So you want to make an observer in Mongoid...
July 13 2012
Rails 4 has removed support for observers. As such, they have been discontinued in Mongoid.
See this issue on github for more information.
Greetings, folks! Long time no see, and as such I thought it would be fitting to give back to the community and type up a quick tutorial. Recently, I came across the need to create an activity stream on a mongoid project that encompassed multiple models and events. An observer seemed like the best solution because of the complex nature of the project. I decided to make a quick write up for anyone else who is confronted with the task.
For this tutorial, I will assume you have a basic understanding of Rails, Mongoid and Ruby. I will not go through the steps required to create an application, nor will I explain how to process models into meaningful output once they are created.
A little bit about observers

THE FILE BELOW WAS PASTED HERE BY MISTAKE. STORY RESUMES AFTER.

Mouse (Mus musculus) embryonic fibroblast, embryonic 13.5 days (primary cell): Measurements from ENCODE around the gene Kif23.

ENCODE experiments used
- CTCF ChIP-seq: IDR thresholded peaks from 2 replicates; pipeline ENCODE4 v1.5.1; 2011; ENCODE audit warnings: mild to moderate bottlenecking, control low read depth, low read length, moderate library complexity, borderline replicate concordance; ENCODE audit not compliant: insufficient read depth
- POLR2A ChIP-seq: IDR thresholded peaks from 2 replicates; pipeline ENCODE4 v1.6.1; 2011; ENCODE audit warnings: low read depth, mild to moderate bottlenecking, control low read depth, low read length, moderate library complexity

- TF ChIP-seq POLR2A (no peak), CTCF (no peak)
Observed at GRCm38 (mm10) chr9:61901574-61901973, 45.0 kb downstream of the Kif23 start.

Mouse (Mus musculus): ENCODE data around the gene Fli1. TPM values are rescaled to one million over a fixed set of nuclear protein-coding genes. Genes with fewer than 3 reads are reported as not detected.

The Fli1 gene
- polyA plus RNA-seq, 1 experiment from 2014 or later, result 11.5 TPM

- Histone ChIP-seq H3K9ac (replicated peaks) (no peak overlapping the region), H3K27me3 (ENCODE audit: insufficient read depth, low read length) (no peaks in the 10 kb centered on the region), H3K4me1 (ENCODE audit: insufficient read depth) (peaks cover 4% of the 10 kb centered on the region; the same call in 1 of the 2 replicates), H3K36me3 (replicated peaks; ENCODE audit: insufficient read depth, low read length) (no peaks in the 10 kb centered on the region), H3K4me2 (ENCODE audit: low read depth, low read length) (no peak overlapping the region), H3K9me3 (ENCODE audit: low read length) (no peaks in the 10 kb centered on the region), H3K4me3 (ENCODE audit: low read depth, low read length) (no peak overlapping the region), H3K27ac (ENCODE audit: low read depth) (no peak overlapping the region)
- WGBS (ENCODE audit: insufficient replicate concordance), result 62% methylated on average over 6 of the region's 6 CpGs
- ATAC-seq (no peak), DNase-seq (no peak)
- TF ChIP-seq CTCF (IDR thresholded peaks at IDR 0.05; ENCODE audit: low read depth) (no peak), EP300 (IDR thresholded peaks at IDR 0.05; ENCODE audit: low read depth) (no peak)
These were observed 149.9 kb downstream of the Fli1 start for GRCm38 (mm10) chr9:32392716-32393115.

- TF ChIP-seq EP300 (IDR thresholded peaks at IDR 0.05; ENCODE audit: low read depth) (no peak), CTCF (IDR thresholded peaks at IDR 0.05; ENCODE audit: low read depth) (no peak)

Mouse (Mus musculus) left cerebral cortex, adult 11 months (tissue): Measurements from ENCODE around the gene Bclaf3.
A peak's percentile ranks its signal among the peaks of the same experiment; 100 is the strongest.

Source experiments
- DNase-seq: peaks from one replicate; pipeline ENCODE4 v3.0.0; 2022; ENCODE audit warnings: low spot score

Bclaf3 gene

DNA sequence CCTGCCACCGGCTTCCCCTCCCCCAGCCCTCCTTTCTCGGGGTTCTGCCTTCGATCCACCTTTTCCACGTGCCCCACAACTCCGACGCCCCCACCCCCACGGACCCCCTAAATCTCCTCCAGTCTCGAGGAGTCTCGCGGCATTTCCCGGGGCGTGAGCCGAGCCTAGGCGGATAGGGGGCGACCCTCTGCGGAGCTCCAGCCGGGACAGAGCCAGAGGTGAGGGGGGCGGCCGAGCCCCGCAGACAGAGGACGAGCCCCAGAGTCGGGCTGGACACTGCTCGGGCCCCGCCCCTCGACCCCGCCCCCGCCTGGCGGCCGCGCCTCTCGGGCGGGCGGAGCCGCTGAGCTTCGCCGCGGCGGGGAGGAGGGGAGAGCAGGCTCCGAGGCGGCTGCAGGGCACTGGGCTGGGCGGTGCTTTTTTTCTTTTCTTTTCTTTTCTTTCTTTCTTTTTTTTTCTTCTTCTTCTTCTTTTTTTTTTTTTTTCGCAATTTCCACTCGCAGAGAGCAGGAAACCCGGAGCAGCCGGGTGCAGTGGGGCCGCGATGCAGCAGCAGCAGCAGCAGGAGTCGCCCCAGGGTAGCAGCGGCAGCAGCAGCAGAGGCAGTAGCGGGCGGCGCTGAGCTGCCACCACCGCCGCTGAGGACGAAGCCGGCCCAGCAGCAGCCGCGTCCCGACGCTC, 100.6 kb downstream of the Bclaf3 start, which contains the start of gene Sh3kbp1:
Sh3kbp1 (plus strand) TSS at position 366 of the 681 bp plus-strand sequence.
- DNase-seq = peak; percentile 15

As the name would suggest, an observer “observes” models, using a variety of callbacks such as:
If you have the need to do something before/during/after a model is created/updated/initialized/destroyed, an observer may be a good solution.
Step 1: Create appropriate models.
Lets generate some simple models in console to work with for this tutorial. One is the model to be observed (BlogPost), while the other is the model that we will use to log events that relate to BlogPost (BlogNotice):
Now that we have a lonely BlogPost model in our application, let’s pretend that somewhere in our site we want to create a list of notices every time a BlogPost is created. We will do this by storing records in the BlogNotice model.
Step 2: Modify config/application.rb and generate an observer
Add a new line to
application.rb to read:
Then generate the observer using the following command (observers are named after the model they observe):
Step 3: Specify callbacks in the observer
…and that’s it! Feel free to comment if you have any questions.